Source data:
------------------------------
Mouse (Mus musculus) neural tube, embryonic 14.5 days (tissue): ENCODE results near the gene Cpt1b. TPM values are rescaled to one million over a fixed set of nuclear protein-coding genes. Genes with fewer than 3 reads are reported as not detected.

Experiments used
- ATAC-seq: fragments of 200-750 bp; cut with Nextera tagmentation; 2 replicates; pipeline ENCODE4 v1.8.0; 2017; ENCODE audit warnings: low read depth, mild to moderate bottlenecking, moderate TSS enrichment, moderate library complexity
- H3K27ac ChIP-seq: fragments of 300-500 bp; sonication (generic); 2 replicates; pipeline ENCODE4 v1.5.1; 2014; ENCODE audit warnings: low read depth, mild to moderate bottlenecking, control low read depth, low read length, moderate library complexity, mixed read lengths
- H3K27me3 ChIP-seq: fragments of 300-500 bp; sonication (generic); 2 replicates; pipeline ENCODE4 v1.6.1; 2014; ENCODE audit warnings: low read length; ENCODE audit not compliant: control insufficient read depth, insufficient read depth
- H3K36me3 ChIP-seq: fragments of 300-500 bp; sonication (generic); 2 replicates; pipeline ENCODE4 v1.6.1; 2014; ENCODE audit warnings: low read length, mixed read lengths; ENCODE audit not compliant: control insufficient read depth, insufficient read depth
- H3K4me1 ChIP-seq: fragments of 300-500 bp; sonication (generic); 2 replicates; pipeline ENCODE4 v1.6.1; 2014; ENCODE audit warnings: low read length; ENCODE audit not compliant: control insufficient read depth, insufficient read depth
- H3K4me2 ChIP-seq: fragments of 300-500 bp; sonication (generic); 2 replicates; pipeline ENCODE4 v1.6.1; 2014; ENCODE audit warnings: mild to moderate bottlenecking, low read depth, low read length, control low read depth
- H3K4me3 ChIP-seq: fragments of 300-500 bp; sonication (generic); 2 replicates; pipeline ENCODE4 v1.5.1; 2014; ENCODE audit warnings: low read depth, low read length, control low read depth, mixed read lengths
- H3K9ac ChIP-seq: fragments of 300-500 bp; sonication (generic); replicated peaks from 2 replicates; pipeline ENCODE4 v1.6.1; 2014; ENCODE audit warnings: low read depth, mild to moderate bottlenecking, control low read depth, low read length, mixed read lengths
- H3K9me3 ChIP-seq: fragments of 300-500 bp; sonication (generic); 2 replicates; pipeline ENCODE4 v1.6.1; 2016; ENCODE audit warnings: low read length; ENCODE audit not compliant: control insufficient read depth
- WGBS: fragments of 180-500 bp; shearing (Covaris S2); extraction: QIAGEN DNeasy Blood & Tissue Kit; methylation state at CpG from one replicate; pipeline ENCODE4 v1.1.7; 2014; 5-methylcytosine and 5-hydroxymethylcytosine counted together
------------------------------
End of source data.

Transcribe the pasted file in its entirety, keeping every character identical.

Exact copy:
Mouse (Mus musculus) neural tube, embryonic 14.5 days (tissue): ENCODE results near the gene Cpt1b. TPM values are rescaled to one million over a fixed set of nuclear protein-coding genes. Genes with fewer than 3 reads are reported as not detected.

Experiments used
- ATAC-seq: fragments of 200-750 bp; cut with Nextera tagmentation; 2 replicates; pipeline ENCODE4 v1.8.0; 2017; ENCODE audit warnings: low read depth, mild to moderate bottlenecking, moderate TSS enrichment, moderate library complexity
- H3K27ac ChIP-seq: fragments of 300-500 bp; sonication (generic); 2 replicates; pipeline ENCODE4 v1.5.1; 2014; ENCODE audit warnings: low read depth, mild to moderate bottlenecking, control low read depth, low read length, moderate library complexity, mixed read lengths
- H3K27me3 ChIP-seq: fragments of 300-500 bp; sonication (generic); 2 replicates; pipeline ENCODE4 v1.6.1; 2014; ENCODE audit warnings: low read length; ENCODE audit not compliant: control insufficient read depth, insufficient read depth
- H3K36me3 ChIP-seq: fragments of 300-500 bp; sonication (generic); 2 replicates; pipeline ENCODE4 v1.6.1; 2014; ENCODE audit warnings: low read length, mixed read lengths; ENCODE audit not compliant: control insufficient read depth, insufficient read depth
- H3K4me1 ChIP-seq: fragments of 300-500 bp; sonication (generic); 2 replicates; pipeline ENCODE4 v1.6.1; 2014; ENCODE audit warnings: low read length; ENCODE audit not compliant: control insufficient read depth, insufficient read depth
- H3K4me2 ChIP-seq: fragments of 300-500 bp; sonication (generic); 2 replicates; pipeline ENCODE4 v1.6.1; 2014; ENCODE audit warnings: mild to moderate bottlenecking, low read depth, low read length, control low read depth
- H3K4me3 ChIP-seq: fragments of 300-500 bp; sonication (generic); 2 replicates; pipeline ENCODE4 v1.5.1; 2014; ENCODE audit warnings: low read depth, low read length, control low read depth, mixed read lengths
- H3K9ac ChIP-seq: fragments of 300-500 bp; sonication (generic); replicated peaks from 2 replicates; pipeline ENCODE4 v1.6.1; 2014; ENCODE audit warnings: low read depth, mild to moderate bottlenecking, control low read depth, low read length, mixed read lengths
- H3K9me3 ChIP-seq: fragments of 300-500 bp; sonication (generic); 2 replicates; pipeline ENCODE4 v1.6.1; 2016; ENCODE audit warnings: low read length; ENCODE audit not compliant: control insufficient read depth
- WGBS: fragments of 180-500 bp; shearing (Covaris S2); extraction: QIAGEN DNeasy Blood & Tissue Kit; methylation state at CpG from one replicate; pipeline ENCODE4 v1.1.7; 2014; 5-methylcytosine and 5-hydroxymethylcytosine counted together